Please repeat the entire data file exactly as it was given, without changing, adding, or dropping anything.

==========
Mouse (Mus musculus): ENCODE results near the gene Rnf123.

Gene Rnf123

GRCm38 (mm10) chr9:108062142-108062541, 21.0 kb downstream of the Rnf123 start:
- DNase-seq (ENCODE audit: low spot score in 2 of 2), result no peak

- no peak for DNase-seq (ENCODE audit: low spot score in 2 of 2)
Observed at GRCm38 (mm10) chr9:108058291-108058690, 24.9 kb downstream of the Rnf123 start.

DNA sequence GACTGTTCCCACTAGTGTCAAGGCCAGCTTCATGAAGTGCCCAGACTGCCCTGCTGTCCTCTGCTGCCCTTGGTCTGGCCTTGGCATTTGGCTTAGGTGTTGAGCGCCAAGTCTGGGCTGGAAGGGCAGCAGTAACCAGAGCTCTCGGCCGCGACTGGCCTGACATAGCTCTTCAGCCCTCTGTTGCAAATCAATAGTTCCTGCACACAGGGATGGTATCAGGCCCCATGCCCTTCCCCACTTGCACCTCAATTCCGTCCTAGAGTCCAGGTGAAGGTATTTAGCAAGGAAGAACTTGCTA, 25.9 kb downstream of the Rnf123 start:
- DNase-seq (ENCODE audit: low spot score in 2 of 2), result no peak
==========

Mouse (Mus musculus): ENCODE results near the gene Rnf123.

Gene Rnf123

GRCm38 (mm10) chr9:108062142-108062541, 21.0 kb downstream of the Rnf123 start:
- DNase-seq (ENCODE audit: low spot score in 2 of 2), result no peak

- no peak for DNase-seq (ENCODE audit: low spot score in 2 of 2)
Observed at GRCm38 (mm10) chr9:108058291-108058690, 24.9 kb downstream of the Rnf123 start.

DNA sequence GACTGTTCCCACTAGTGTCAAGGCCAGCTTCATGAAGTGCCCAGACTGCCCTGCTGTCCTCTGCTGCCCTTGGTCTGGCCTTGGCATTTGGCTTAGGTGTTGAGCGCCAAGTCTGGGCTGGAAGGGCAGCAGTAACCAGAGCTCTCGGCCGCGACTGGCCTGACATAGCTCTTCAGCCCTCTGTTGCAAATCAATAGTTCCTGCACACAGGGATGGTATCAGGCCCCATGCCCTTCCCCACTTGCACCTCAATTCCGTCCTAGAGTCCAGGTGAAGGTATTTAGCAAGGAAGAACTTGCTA, 25.9 kb downstream of the Rnf123 start:
- DNase-seq (ENCODE audit: low spot score in 2 of 2), result no peak